The thatched Tithe Barn was reputed to be the largest in Sussex and the eighth in England being 155ft long, 30ft wide and 25ft high. It was demolished in the 1960s.
The Harris family
The Harris family were Barnham’s largest family in recent history with fourteen surviving children. Thomas Charles Harris (Tom) was born in Wonston, Hampshire in 1879 and he married Lily (Lilian Laura) in 1900. Tom was a farm carter and they lived at various addresses in Hampshire until they moved from Hambledon to Barnham in 1905 or 1906. In the 1911 census their address was No.2 Red Cottages (now Street Cottage in Church Lane), a small tied cottage owned by Barnham Court, and they had seven children: William born in 1901, Lilian born in 1904, Wilfred Charles (Charlie) born in 1905, Jack born in 1907, Mabel born in 1908, Winnifred born in 1910, and Bertha born in 1911. A note at West Sussex Record Office (Cutten MS B1/1/1) states that another son Robert died aged 4 in 1906.
Tom Harris was employed as a carter at Barnham Court Farm. He would have been responsible for the welfare of the horses as well as the farm carts and machinery that the horses pulled in the everyday working of the farm. Later they lived at Rose Cottages, Church Lane, which have since been demolished and replaced with Primrose Cottage. Tom died in 1945 leaving six sons and eight daughters. It is remarkable that so many children survived and is, perhaps, testament to their healthy country upbringing and the regular income that Tom received from Barnham Court. His wife Lilian was described as a notable needlewoman and cook – attributes that were much needed at a time when a mother spent most of the day cooking, washing and sewing.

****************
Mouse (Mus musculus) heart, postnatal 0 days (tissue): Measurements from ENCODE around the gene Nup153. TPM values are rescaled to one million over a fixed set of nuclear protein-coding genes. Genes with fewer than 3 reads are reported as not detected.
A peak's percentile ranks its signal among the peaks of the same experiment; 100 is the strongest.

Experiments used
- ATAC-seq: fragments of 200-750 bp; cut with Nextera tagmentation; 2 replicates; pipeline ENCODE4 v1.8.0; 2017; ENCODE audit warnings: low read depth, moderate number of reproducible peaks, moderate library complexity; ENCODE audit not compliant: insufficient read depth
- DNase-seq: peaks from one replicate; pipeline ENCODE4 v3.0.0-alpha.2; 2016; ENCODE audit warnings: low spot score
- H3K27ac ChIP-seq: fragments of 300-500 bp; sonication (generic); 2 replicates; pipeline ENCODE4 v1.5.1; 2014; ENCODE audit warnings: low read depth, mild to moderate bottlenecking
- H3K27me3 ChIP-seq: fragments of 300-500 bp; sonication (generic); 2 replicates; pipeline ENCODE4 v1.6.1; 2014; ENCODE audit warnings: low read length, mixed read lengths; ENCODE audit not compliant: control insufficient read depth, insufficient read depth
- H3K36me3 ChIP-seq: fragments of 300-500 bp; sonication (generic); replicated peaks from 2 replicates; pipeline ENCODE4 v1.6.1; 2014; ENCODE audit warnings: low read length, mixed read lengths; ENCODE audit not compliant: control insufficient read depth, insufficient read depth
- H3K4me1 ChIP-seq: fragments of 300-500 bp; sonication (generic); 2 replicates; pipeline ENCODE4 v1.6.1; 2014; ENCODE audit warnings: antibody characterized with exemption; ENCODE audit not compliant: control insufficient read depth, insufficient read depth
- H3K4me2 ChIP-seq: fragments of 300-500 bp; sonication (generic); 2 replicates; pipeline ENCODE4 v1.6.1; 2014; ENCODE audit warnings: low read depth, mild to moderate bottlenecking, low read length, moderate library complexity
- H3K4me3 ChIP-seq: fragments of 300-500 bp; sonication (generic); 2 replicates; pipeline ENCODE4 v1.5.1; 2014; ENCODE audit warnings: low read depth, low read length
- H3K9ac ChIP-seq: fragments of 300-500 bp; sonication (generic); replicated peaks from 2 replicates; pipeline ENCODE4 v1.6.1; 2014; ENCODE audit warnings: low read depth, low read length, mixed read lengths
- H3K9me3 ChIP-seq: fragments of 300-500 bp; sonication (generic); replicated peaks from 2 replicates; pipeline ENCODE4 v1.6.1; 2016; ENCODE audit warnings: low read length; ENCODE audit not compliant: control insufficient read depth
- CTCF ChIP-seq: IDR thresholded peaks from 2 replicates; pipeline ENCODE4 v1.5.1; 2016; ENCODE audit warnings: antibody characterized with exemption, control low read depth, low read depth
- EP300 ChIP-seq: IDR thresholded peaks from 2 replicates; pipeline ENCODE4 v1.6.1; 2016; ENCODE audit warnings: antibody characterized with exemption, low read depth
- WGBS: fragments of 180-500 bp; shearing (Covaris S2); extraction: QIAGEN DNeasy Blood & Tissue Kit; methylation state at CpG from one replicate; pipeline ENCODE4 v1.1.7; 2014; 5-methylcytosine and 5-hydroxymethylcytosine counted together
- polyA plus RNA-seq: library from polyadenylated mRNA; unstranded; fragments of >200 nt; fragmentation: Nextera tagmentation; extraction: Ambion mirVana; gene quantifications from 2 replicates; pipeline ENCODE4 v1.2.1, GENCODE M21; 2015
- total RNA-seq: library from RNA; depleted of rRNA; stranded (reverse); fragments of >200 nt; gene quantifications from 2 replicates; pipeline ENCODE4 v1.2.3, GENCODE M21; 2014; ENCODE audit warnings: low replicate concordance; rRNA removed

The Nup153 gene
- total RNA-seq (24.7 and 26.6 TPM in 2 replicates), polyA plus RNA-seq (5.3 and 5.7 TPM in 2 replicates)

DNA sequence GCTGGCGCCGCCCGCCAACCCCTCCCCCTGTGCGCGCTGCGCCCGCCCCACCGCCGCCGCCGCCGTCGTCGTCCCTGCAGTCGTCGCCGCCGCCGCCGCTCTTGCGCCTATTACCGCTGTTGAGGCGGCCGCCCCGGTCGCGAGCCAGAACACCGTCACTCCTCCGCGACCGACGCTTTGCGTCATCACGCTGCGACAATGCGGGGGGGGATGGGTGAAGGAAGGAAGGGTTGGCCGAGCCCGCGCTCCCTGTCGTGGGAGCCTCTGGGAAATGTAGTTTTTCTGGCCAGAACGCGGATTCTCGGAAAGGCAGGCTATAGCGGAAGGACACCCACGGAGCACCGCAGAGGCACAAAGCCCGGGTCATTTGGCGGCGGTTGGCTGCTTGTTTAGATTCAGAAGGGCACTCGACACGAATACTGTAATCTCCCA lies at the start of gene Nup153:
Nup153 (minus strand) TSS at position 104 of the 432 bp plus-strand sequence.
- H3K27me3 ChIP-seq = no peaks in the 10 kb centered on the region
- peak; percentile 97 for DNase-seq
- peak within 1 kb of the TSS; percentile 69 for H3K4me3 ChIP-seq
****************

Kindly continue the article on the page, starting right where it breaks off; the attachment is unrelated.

Of the twelve boys and girls in the choir at St Mary’s Church in 1923 when Harry Dart became choirmaster, five were Harris children. And older brother Charlie pumped the organ. Some of the Harris children, along with others, became members of a new Methodist Sunday School and fundraising began in the 1920s to build a chapel. Rehearsals for fundraising concerts were held in Rose Cottage and Mr Harris paid for the hire of the Parish Hall for the entertainments. The Methodist Church was opened in Yapton Road in 1931 and no doubt the Harris family was a sight to behold in the pews on that day in their Sunday best. By 1957 the family had dispersed and Mrs Harris had moved to Brighton to live with her son, Dick and daughter, Mabel. Only Charlie, Winnie, Bertha and Jim remained in Barnham. Some relatives remain today such as Charlie’s daughter Polly Edwards who has played an active role in village life including the founding of the local boy scouts.
The information in this section has been gathered from Bill Forse and Polly Edwards, together with written accounts such as Barnham Past and Present, British History on-line, William Chandler’s History of Barnham, 1949 and Harry Dart’s memoir.